Monday, 24 May 2010
Review: The Poison Diaries by Maryrose Wood
Released: May 27th, 2010
Grade rating: B+
Jessamine has spent her whole life in a cottage close to her father's apothecary garden, surrounded by medicinal plants and herbs that could kill her -- although her father has never allowed her into the most dangerous part of the grounds... the poison garden. And so she's never had reason to be afraid -- until now. Because now a newcomer has come to live with the family, a quiet but strangely attractive orphan boy named Weed. Though Weed doesn't say much in words, he has an instant talent for the apothecary's trade, seeming to possess a close bond with the plants of the garden. Soon, he and Jessamine also share a close bond. But little does Jessamine know that passion can be just as poisonous as the deadliest plants in the garden...
After hearing excellent things about Wood's other YA series, I had high expectations for The Poison Diaries. I wasn't in the least bit disappointed, and I really hope it's the first book in a series. Wood's writing was fantastic, and the imagery she created within her words was just beautiful. Her description of the monastery cottage and its surrounding gardens was also a pleasure to read, and she really brought the setting to life.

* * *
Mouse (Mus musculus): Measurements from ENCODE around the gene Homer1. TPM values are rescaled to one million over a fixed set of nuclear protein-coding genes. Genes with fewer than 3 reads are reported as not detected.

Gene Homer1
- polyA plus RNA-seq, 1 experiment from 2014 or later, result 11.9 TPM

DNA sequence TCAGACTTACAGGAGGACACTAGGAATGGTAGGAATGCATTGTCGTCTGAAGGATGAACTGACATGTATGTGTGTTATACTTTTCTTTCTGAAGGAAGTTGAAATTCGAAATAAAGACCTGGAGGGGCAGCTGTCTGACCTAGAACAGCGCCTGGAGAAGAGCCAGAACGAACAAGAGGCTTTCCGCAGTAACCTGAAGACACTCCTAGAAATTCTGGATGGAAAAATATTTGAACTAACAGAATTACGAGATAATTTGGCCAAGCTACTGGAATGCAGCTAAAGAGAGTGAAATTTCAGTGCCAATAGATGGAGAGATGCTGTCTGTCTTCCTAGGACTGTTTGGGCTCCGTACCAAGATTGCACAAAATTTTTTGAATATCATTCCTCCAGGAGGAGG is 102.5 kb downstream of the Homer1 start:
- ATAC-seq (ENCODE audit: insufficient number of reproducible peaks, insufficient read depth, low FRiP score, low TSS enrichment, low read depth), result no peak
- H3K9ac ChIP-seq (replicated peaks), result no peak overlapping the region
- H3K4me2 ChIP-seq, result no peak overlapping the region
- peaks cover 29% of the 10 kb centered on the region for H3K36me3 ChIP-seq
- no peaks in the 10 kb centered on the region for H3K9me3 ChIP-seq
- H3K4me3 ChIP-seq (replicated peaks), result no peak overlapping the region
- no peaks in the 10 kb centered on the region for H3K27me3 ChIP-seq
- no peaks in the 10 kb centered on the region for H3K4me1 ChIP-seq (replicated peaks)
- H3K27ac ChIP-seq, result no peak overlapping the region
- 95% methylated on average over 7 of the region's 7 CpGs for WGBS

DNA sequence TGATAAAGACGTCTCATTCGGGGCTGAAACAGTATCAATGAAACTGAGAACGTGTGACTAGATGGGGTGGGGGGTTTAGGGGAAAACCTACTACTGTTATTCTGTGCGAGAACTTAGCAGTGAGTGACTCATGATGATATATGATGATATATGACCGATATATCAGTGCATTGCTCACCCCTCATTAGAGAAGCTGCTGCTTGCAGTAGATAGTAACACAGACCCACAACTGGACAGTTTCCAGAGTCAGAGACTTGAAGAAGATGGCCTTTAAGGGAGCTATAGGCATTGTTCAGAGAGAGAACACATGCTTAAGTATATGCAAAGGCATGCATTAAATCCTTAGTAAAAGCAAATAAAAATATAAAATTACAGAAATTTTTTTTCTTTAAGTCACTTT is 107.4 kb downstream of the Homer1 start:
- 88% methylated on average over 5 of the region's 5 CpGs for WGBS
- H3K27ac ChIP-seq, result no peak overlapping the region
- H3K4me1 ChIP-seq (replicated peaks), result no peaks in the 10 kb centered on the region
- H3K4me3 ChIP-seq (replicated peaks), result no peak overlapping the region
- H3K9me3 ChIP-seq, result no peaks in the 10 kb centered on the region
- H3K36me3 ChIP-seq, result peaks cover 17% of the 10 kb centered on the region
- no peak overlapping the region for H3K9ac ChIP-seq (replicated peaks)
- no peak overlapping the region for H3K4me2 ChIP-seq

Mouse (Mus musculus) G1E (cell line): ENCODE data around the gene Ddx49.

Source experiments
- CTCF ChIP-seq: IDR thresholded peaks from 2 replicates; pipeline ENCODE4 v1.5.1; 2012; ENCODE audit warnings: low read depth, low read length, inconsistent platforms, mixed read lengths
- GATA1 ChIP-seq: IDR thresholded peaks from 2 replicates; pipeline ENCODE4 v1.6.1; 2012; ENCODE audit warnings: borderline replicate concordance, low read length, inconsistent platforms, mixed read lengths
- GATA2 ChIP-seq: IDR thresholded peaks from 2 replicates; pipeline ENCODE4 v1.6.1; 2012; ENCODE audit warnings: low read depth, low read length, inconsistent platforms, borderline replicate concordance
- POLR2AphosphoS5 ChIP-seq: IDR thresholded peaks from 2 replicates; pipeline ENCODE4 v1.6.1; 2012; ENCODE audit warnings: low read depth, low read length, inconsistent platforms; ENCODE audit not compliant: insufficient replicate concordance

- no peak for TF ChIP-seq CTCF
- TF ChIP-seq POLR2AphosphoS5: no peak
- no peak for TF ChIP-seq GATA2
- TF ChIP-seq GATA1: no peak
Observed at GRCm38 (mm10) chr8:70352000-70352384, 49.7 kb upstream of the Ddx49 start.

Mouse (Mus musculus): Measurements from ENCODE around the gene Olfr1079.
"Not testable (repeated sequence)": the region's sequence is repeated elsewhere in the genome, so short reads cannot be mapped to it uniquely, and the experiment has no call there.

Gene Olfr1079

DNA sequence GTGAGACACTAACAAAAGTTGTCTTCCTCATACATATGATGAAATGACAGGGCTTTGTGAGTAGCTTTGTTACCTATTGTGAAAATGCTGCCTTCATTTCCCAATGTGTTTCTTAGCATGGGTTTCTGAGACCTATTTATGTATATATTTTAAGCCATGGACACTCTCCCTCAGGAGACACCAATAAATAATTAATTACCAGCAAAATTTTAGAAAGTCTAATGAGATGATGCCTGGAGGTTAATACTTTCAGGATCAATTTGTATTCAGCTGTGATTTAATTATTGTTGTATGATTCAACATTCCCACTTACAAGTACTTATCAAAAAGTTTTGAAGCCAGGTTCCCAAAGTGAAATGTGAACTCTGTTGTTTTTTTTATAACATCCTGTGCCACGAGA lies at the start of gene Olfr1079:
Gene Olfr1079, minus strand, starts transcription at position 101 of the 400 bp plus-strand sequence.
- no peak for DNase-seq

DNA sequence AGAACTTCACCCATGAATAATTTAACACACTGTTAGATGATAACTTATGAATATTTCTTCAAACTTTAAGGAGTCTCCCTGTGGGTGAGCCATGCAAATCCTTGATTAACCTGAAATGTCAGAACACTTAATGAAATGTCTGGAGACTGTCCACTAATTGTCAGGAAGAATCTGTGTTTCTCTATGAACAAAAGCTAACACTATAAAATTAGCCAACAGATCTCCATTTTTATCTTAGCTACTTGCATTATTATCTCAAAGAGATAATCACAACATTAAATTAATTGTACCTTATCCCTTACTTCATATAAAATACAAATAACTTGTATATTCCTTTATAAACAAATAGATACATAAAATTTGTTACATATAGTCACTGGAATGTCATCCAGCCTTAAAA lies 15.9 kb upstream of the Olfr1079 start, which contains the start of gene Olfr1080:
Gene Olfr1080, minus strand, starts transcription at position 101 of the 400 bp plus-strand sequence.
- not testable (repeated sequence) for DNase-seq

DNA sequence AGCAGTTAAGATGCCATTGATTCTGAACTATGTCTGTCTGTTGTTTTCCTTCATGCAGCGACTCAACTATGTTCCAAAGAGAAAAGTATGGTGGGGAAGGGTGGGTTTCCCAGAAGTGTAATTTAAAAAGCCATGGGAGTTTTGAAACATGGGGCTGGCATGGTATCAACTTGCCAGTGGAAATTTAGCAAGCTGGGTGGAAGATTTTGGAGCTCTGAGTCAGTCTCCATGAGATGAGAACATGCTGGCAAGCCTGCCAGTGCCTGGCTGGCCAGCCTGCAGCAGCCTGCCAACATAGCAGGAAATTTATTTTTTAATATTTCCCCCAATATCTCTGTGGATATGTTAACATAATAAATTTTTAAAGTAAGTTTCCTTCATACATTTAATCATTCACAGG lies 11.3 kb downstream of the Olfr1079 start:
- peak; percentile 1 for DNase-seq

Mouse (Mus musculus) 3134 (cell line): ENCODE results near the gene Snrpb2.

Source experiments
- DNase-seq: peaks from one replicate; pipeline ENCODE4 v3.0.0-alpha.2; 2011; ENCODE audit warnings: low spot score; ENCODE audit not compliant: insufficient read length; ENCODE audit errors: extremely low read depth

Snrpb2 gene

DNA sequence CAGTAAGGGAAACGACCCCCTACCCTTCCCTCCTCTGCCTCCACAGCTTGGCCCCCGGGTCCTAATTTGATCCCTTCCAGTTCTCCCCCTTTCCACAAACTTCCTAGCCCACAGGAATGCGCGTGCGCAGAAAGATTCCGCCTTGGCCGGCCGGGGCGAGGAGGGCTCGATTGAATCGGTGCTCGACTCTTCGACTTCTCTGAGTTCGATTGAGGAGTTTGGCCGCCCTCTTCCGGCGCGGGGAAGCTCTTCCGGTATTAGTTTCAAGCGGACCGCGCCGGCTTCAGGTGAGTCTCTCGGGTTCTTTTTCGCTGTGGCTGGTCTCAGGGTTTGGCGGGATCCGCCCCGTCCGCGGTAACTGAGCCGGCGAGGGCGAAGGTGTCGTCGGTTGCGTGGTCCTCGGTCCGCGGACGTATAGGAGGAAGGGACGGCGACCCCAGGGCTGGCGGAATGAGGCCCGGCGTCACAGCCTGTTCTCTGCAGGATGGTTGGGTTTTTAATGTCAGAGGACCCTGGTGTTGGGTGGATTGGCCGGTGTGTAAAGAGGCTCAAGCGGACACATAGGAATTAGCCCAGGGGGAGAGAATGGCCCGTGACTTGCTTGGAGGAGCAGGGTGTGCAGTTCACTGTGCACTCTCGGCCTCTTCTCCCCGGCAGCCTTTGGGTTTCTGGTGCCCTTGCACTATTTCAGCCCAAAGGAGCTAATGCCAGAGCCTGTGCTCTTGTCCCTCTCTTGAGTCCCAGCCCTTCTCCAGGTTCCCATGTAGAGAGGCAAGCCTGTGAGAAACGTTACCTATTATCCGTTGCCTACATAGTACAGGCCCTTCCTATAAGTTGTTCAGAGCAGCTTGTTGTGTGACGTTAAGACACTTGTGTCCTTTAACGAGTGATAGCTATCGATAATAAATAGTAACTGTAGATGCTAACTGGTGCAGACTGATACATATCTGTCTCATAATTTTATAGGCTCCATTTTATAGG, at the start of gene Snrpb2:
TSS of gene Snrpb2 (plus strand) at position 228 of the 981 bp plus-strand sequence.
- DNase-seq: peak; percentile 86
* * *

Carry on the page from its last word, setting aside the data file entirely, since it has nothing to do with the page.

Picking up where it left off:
The story itself was somewhat unusual, with plants, poison and a carefully guarded apothecary at the forefront of the plot. I loved how everything unfolded into a tale of love and sacrifice, and I was surprised by the actions forced in the last chapter. The Poison Diaries starts off at a steady pace and, at first, it isn't clear where it will end up. All that changes when a new character is introduced, and from then on the book spirals into a web of secrecy and deceit.
Weed was an excellent character, and I would like to see more of him, as well as more of his background and history. I didn't feel like I knew him as well as I could have done, but maybe Wood is saving him for a future instalment in the series? (Fingers crossed). Jessamine was easy to get along with, and I particularly enjoyed her personal thoughts and the extracts from her poison diary. Weed and Oleander, the Prince of Poisons, were the best characters to appear on the pages, and they easily stole the show.
The Poison Diaries was inspired by the current Duchess of Northumberland's public English gardens, of which I now want to visit. I'm sure they're fascinating! Maryrose Wood definitely delivered with this book, and I think I need to dig out my copies of her other series. She certainly has a way with words, not to mention a great knowledge of plants and their poisons.